The 270 radial is used in this example as the holding line and will also be the inbound leg of the holding pattern. Once in this holding pattern, the pilot would fly straight and level inbound to the VOR on the 270 radial -- which would make their inbound heading approximately 090 degrees. Once over the station, the pilot would make a 180-degree turn to the outbound direction. That outbound direction in this example will be in the general direction of West. (I say 'general direction' instead of exactly 270 to allow for wind correction angles.)
  3. 'Left Hand Turns'
    Standard Traffic Patterns are made to the left -- this makes it easier for the pilot, who normally sits on the left, to see the runway. But, Standard Holding Patterns are to the right. Often a controller will issue the holding instructions and never mention anything about the turn direction. When that happens, it was omitted on purpose. If the controller makes no mention of the hold's turn direction -- then you assume it will be a standard right hand pattern. If the turns are to be made to the left, the controller must say 'left hand turns' as in this example.

    Article Diagram

    The diagram illustrates the holding pattern to be flown from these instructions, but this is just one example. How many holding patterns do you think are possible at a normal VOR station? There are 720 possibilities –you could hold on each one of the 360 radials using right hand turns and again on each radial using left hand turns a total of 720 different holding patterns. You can't memorize them all, so you must be able to interpret the hold instruction individually.
  4. 'EFC at 55, time now 40.' This means that you have a clearance to hold until 55 minutes past the hour. EFC means you should 'Expect Further Clearance' at that time. To make sure that your watch matches the controllers watch they say 'time now 40' as a suggestion that you synchronize your watch with theirs. The EFC is your insurance policy against two-way radio communication failure.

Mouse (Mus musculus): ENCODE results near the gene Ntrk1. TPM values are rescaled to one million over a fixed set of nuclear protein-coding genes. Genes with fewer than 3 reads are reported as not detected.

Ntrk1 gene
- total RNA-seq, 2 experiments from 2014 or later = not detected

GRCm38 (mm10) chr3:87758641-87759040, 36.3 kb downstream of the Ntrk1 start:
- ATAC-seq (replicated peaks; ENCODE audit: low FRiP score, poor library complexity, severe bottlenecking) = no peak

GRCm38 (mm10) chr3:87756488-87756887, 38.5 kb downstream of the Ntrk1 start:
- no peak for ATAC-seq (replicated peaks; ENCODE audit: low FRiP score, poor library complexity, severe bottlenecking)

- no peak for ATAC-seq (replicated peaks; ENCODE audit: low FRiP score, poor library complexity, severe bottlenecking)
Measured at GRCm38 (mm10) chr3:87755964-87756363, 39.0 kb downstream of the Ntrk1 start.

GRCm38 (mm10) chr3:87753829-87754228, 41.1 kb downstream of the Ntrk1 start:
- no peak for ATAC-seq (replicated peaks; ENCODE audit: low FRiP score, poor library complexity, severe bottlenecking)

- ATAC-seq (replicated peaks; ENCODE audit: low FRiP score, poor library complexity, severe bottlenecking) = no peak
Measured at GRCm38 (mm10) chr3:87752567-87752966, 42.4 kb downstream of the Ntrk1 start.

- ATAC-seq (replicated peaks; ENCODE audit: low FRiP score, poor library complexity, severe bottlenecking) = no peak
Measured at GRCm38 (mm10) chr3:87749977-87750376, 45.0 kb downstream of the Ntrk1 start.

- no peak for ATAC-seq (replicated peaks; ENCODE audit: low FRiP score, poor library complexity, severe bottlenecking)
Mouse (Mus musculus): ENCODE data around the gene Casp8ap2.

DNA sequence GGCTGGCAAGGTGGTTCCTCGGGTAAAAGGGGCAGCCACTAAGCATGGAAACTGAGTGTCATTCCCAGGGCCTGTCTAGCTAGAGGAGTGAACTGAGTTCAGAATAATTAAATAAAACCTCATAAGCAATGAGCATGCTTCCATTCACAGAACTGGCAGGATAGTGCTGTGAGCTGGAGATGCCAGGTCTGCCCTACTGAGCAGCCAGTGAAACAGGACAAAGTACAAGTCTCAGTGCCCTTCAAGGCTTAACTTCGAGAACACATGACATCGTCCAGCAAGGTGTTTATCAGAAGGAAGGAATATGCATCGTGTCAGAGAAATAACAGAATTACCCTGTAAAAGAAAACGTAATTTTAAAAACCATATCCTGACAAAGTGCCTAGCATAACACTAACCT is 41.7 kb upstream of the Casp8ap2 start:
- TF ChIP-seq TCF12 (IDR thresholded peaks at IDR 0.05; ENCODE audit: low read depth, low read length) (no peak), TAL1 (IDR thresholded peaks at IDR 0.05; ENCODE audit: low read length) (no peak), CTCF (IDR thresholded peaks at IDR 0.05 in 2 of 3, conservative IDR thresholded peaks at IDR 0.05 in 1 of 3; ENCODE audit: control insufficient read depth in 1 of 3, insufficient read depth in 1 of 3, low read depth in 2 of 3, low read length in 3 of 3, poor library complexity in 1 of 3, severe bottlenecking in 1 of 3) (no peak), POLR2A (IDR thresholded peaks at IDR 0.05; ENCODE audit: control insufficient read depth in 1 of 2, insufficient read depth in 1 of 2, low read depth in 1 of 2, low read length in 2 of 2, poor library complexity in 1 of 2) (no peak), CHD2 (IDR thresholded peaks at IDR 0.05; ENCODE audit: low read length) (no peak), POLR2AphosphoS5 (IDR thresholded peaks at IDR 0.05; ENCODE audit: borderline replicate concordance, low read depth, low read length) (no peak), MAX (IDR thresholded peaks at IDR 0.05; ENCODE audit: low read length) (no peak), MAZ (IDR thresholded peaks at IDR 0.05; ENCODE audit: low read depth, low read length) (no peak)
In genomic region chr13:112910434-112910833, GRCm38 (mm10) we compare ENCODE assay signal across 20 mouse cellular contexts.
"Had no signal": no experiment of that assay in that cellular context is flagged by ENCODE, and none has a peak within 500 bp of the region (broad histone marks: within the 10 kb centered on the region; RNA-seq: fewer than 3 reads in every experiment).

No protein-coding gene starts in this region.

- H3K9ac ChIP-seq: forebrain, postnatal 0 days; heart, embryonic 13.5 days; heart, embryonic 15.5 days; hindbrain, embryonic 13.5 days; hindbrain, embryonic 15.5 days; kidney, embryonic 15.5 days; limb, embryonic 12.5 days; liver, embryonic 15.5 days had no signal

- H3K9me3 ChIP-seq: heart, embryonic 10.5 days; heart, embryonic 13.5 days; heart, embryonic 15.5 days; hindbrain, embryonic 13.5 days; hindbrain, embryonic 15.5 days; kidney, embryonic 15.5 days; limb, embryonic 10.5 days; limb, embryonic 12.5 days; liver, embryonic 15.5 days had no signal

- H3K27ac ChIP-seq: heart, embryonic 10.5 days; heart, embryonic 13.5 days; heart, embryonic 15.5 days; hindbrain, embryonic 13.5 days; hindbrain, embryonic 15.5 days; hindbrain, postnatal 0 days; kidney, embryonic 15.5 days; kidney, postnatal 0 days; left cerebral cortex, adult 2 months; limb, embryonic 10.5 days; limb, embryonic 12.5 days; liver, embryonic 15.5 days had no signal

Important: What if you had no EFC, but entered into a holding pattern in the clouds anyway. If your comm radio failed what would you do? You can't hold forever, eventually you would run out of fuel. But you can't just leave the holding pattern anytime you want, because you could be flying into the very congestion problem that caused your hold in the first place. Without an EFC you would be stuck, so the thing to remember is that you should never accept a hold clearance without an EFC. If you must hold past the EFC time -- get another one from ATC if one is not offered.

BOTTOM LINE: We all hope we never have to hold, but if we do we must insure that we hold at the proper location, making proper turns, and with an insurance policy against communications radio failure. It's never a bad time to brush up.

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About This Author:
Paul A. Craig is a Gold Seal Multiengine and Instrument Flight Instructor. He currently holds a total of 11 Flight Certificates including his ATP. Craig is a previous winner of the North Carolina and Tennessee Flight Instructor of the Year award, the NCVT Outstanding Teacher award and has served as the regional representative of the National Air and Space Museum. Craig is an FAA Aviation Safety Counselor and the author of eight books, including Pilot In Command, The Killing Zone: How and Why Pilots Die, and Controlling Pilot Error: Situational Awareness (all from McGraw Hill).